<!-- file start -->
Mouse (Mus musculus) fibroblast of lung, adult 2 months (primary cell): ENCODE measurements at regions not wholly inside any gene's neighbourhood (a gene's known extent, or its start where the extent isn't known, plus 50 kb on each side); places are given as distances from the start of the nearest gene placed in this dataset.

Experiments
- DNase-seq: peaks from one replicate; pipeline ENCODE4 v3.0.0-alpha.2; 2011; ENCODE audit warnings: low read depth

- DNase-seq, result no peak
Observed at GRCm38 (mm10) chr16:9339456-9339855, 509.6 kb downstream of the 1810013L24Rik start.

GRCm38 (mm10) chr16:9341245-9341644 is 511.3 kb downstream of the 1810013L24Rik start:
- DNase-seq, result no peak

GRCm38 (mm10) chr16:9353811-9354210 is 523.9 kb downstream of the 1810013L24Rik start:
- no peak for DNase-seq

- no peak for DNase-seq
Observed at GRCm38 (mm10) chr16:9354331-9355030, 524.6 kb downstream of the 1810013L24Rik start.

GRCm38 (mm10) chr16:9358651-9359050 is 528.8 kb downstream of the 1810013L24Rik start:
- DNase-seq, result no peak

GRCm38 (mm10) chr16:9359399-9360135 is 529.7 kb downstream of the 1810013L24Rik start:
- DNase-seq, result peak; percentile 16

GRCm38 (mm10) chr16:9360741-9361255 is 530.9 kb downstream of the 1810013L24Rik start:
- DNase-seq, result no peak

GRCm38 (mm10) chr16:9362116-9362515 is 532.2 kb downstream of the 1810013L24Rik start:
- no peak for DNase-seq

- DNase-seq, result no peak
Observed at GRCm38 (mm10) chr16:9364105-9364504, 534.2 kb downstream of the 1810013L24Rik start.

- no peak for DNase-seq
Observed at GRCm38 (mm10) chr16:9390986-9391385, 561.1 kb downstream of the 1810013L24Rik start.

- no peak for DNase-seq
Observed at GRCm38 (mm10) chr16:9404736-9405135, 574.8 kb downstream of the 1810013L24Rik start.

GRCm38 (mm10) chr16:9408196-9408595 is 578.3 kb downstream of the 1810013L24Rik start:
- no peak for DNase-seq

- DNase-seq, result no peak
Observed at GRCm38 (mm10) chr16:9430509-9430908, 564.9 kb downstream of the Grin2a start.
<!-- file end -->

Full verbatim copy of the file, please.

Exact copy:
Mouse (Mus musculus) fibroblast of lung, adult 2 months (primary cell): ENCODE measurements at regions not wholly inside any gene's neighbourhood (a gene's known extent, or its start where the extent isn't known, plus 50 kb on each side); places are given as distances from the start of the nearest gene placed in this dataset.

Experiments
- DNase-seq: peaks from one replicate; pipeline ENCODE4 v3.0.0-alpha.2; 2011; ENCODE audit warnings: low read depth

- DNase-seq, result no peak
Observed at GRCm38 (mm10) chr16:9339456-9339855, 509.6 kb downstream of the 1810013L24Rik start.

GRCm38 (mm10) chr16:9341245-9341644 is 511.3 kb downstream of the 1810013L24Rik start:
- DNase-seq, result no peak

GRCm38 (mm10) chr16:9353811-9354210 is 523.9 kb downstream of the 1810013L24Rik start:
- no peak for DNase-seq

- no peak for DNase-seq
Observed at GRCm38 (mm10) chr16:9354331-9355030, 524.6 kb downstream of the 1810013L24Rik start.

GRCm38 (mm10) chr16:9358651-9359050 is 528.8 kb downstream of the 1810013L24Rik start:
- DNase-seq, result no peak

GRCm38 (mm10) chr16:9359399-9360135 is 529.7 kb downstream of the 1810013L24Rik start:
- DNase-seq, result peak; percentile 16

GRCm38 (mm10) chr16:9360741-9361255 is 530.9 kb downstream of the 1810013L24Rik start:
- DNase-seq, result no peak

GRCm38 (mm10) chr16:9362116-9362515 is 532.2 kb downstream of the 1810013L24Rik start:
- no peak for DNase-seq

- DNase-seq, result no peak
Observed at GRCm38 (mm10) chr16:9364105-9364504, 534.2 kb downstream of the 1810013L24Rik start.

- no peak for DNase-seq
Observed at GRCm38 (mm10) chr16:9390986-9391385, 561.1 kb downstream of the 1810013L24Rik start.

- no peak for DNase-seq
Observed at GRCm38 (mm10) chr16:9404736-9405135, 574.8 kb downstream of the 1810013L24Rik start.

GRCm38 (mm10) chr16:9408196-9408595 is 578.3 kb downstream of the 1810013L24Rik start:
- no peak for DNase-seq

- DNase-seq, result no peak
Observed at GRCm38 (mm10) chr16:9430509-9430908, 564.9 kb downstream of the Grin2a start.